Chris Redman (Nuffield Department of Obstetrics and Gynaecology, University of Oxford), Peter Brocklehurst (NPEU), Jenny Kurinczuk (NPEU)
Severe maternal morbidity and mortality
DH - Policy Research Programme
A national survey of eclampsia in 1992 recorded a UK incidence of 4.9/10,000 maternities with a case fatality rate of 1.8%.
Since this study took place there have been major advances in management of eclampsia.
However, there were no current data on the epidemiology and management of non-fatal eclampsia in the UK to identify the extent to which these advances had been adopted and the impact on disease incidence.
This information is key to identifying means to improve prevention and quality of care.
This study showed that the incidence of eclampsia and its complications have decreased significantly in the UK since 1992, following the introduction of management guidelines for eclampsia and pre-eclampsia.
These results are consistent with the findings of the randomised controlled trials of magnesium sulphate.
This study revealed the practical benefits of the incorporation of research evidence into practice.
Delayed postpartum eclampsia
The overall rate of eclampsia in developed countries has declined; however, the proportion of cases of eclampsia occurring postpartum is thought to have increased.
Trends towards decreasing lengths of postnatal hospital stay have led to concerns about possible adverse effects of such early discharge, including risks of morbidity from hypertensive disorders.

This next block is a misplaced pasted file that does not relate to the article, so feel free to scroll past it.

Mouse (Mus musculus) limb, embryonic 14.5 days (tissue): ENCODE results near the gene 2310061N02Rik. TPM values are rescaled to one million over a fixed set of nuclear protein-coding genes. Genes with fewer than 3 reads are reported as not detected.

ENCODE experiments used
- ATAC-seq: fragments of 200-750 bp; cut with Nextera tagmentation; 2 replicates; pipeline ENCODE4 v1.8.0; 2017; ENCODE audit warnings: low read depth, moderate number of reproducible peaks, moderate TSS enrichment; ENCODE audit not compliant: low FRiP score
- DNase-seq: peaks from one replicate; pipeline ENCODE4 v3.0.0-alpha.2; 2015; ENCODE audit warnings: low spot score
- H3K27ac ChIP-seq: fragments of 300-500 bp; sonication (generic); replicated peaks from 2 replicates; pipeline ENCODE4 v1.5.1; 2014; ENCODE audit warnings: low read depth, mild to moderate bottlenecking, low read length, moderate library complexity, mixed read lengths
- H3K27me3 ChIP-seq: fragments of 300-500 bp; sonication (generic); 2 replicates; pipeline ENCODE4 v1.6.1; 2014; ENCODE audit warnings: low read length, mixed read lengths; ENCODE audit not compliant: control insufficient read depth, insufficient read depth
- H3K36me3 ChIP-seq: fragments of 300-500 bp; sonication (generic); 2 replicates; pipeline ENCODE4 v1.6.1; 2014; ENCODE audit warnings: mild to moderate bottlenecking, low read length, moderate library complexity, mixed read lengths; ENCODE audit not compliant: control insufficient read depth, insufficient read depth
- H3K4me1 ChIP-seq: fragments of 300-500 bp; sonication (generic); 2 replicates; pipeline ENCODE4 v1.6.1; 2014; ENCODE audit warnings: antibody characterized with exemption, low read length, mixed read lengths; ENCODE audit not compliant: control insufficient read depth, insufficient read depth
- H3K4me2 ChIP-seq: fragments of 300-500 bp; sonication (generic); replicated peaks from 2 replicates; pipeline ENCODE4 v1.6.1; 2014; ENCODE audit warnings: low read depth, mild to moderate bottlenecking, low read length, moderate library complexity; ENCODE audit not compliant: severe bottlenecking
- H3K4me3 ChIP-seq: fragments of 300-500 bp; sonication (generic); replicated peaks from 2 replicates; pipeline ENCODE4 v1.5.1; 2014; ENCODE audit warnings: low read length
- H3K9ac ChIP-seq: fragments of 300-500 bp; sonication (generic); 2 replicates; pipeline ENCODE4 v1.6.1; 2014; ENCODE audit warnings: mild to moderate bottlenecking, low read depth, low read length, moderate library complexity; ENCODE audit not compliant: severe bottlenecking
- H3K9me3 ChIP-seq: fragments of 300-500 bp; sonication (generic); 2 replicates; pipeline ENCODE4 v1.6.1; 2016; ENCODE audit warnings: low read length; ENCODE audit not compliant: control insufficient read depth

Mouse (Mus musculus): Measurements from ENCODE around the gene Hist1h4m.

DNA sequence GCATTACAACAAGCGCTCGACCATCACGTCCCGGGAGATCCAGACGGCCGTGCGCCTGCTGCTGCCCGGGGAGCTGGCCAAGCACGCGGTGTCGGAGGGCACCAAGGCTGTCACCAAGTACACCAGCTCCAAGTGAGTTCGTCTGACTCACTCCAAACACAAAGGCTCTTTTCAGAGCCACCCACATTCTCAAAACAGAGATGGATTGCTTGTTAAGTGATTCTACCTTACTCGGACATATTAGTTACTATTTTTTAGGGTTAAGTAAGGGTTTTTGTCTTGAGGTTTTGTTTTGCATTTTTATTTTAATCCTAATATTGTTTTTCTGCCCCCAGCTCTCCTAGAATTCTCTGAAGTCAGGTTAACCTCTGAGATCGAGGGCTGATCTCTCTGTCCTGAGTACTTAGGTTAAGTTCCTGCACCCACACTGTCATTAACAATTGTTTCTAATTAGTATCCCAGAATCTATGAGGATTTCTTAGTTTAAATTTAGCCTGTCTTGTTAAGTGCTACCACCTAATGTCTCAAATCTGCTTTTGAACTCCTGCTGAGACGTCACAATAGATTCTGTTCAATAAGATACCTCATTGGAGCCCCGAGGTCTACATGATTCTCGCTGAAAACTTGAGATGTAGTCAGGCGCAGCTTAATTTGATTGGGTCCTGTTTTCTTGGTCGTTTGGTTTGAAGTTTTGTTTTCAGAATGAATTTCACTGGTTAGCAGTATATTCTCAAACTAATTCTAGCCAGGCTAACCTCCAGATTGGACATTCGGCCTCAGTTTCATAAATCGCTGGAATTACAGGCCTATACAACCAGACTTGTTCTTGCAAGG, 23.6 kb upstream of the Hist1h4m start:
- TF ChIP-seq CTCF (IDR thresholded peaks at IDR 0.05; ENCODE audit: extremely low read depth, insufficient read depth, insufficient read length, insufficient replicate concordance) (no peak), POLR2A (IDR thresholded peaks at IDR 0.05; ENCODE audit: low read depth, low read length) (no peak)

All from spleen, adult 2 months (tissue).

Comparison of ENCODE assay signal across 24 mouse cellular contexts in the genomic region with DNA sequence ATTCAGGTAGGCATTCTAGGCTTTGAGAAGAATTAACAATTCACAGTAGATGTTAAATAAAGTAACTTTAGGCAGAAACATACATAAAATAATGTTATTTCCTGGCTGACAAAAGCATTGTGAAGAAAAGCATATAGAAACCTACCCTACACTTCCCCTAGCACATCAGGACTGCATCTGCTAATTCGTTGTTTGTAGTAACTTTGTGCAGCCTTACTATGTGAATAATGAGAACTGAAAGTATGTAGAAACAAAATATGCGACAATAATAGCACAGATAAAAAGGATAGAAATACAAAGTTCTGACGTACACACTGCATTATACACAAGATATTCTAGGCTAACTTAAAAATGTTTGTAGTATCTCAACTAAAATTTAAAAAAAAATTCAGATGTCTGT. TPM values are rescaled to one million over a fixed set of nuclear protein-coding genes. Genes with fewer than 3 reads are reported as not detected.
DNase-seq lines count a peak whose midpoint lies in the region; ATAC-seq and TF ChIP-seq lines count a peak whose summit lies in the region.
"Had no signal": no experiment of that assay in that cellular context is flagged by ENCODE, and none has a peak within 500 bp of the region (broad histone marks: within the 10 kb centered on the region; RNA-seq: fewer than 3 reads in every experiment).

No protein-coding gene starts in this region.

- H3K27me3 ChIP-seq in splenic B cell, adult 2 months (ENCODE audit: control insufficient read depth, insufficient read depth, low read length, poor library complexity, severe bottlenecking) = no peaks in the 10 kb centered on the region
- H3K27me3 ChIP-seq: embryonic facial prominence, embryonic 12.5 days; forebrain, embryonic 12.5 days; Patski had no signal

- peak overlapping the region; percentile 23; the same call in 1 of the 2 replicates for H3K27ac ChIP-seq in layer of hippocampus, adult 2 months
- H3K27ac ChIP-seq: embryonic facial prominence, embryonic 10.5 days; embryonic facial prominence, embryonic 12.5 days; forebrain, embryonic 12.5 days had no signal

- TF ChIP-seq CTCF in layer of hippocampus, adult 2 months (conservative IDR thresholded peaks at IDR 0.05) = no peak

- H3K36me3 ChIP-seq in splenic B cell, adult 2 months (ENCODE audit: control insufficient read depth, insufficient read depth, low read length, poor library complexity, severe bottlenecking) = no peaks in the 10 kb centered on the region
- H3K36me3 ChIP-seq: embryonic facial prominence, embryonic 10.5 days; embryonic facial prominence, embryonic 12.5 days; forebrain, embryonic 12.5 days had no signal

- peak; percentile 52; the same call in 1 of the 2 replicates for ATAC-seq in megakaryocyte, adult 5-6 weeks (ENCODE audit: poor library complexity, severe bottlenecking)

The aim of this analysis was to use the data from the 2005-6 UKOSS eclampsia study to estimate the incidence of delayed postpartum eclampsia and to investigate whether maternal characteristics and outcomes were different between women with delayed (12 hours or longer after delivery) or early postpartum eclampsia.
Seventy-six women had postpartum eclampsia, representing an incidence of 1.0/10 000 (95% CI 0.7–1.2/10 000) maternities.
Among the women having postpartum eclampsia, 70% (n=53) of women had their first fit in the 12 hours immediately following delivery, 11% (n=8) during hours 12–24, 5% (n=4) during the 24–48 hours after delivery and14% (n=11) more than 48 hours after delivery.
Maternal characteristics, biological and clinical symptoms in the week preceding eclampsia, maternal and neonatal outcomes were not significantly different in the delayed eclampsia group in comparison with the early postpartum eclampsia group, with the exception of a higher caesarean delivery rate in women with delayed eclampsia [13 (57%) vs.
6 (11%); odds ratio 10.1, 95% CI 3.12–33.3].
This study suggests that the majority of cases of postpartum eclampsia in the UK occur in the first 12 hours following delivery.
Beyond this, the risk of eclampsia is very low.